Stephanus offered no opposition and let himself be led back to his bed; while Paulus was spreading the sheepskin over the sick man he sighed deeply.
"What disturbs your soul?" asked the older man. "It is—it was—what good can it do me!" cried Paulus in strong excitement. "There we sat, witnesses of the most glorious marvels of the Most High, and I, in shameless idolatry, seemed to see before me the chariot of Helios with its glorious winged-horses, snorting fire as they went, and Helios himself in the guise of Hermas, with gleaming golden hair, and the dancing Hours, and the golden gates of the night. Accursed rabble of demons!—"
At this point the anchorite was interrupted, for Hermas entered the cave, and laying a young steinbock, that he had killed, before the two men, exclaimed, "fine fellow, and he cost me no more than one arrow. I will light a fire at once and roast the best pieces. There are plenty of bucks still on our mountain, and I know where to find them."
In about an hour, father and son were eating the pieces of meat, which had been cooked on a spit. Paulus declined to sup with them, for after he had scourged himself in despair and remorse for the throwing of the discus, he had vowed a strict fast.
"And now," cried Hermas, when his father declared himself satisfied, after seeming to relish greatly the strong meat from which he had so long abstained, "and now the best is to come! In this flask I have some strengthening wine, and when it is empty it will be filled afresh." Stephanus took the wooden beaker that his son offered him, drank a little, and then said, while he smacked his tongue to relish the after-taste of the noble juice, "That is something choice!—Syrian wine! only taste it, Paulus."
Paulus took the beaker in his hand, inhaled the fragrance of the golden fluid, and then murmured, but without putting it to his lips, "That is not Syrian; it is Egyptian, I know it well. I should take it to be Mareotic."
"So Sirona called it," cried Hermas, "and you know it by the mere smell! She said it was particularly good for the sick."
"That it is," Paulus agreed; but Stephanus asked in surprise, "Sirona? who is she?"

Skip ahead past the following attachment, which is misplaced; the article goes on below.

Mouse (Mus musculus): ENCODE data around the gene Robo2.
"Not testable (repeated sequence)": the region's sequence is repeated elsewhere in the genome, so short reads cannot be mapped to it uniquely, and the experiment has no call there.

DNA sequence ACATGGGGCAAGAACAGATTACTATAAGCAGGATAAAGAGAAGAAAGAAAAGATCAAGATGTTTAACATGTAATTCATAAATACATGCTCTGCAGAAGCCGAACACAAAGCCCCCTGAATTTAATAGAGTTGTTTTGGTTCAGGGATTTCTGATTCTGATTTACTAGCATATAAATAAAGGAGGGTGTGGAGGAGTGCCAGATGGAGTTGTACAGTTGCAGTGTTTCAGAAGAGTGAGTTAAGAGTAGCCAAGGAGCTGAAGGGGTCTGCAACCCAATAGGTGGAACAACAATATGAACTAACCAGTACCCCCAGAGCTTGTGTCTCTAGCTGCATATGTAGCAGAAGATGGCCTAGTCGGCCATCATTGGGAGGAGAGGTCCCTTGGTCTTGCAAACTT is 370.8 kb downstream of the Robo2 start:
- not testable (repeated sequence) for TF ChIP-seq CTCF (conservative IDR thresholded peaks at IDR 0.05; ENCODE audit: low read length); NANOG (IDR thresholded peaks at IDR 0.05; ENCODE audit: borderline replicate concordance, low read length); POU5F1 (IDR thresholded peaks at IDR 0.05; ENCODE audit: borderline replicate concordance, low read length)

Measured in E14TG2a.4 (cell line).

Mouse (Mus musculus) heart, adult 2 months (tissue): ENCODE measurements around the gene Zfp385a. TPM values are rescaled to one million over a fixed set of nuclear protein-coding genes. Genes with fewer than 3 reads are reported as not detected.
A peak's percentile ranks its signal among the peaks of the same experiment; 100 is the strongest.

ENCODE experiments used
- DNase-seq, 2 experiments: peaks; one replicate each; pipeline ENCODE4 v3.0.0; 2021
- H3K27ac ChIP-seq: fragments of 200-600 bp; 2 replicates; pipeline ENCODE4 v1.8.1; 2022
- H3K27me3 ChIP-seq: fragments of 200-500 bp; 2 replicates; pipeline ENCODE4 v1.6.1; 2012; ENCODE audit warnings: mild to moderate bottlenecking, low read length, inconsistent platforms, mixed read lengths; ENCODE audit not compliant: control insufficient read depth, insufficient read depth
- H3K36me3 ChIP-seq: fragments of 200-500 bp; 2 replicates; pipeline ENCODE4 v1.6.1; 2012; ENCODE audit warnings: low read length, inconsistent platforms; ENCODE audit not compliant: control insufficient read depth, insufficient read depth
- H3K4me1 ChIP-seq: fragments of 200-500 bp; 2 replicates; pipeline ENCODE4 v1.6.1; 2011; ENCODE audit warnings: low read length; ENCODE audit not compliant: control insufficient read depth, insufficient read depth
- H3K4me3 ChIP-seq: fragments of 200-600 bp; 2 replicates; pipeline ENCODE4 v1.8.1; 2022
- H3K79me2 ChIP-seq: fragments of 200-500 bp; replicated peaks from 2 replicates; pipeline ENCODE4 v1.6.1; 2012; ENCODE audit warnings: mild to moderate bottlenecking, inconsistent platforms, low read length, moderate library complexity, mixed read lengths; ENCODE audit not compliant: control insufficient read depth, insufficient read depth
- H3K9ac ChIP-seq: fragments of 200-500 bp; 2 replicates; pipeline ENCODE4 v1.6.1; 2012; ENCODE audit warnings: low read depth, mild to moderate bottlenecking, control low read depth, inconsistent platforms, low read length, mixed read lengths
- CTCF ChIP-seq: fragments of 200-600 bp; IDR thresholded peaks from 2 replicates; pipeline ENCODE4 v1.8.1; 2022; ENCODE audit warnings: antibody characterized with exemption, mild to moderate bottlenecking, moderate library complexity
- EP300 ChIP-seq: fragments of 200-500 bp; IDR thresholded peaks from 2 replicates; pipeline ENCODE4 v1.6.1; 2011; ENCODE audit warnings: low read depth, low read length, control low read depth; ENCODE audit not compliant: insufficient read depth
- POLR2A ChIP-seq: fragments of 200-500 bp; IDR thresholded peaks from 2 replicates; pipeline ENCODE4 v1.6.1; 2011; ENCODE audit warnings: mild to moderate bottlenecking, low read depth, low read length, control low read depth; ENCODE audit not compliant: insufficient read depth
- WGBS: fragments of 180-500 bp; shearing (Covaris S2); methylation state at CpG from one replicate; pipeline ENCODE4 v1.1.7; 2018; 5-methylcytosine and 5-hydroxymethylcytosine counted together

The cave was but dimly lighted by the fire that had been made at the opening, so that the two anchorites could not perceive that Hermas reddened all over as he replied, "Sirona? The Gaulish woman Sirona? Do you not know her? She is the wife of the centurion down in the oasis."
"How do you come to know her?" asked his father.
"She lives in Petrus' house," replied the lad, "and as she had heard of your wound—"
"Take her my thanks when you go there to-morrow morning," said Stephanus. To her and to her husband too. Is he a Gaul?"
"I believe so—nay, certainly," answered Hermas, "they call him the lion, and he is no doubt a Gaul?"
When the lad had left the cave the old man laid himself down to rest, and Paulus kept watch by him on his son's bed. But Stephanus could not sleep, and when his friend approached him to give him some medicine, he said, "The wife of a Gaul has done me a kindness, and yet the wine would have pleased me better if it had not come from a Gaul."
Paulus looked at him enquiringly, and though total darkness reigned in the cave, Stephanus felt his gaze and said, "I owe no man a grudge and I love my neighbor. Great injuries have been done me, but I have for given—from the bottom of my heart forgiven. Only one man lives to whom I wish evil, and he is a Gaul."
"Forgive him too," said Paulus, "and do not let evil thoughts disturb your sleep."
"I am not tired," said the sick man, "and if you had gone through such things as I have, it would trouble your rest at night too."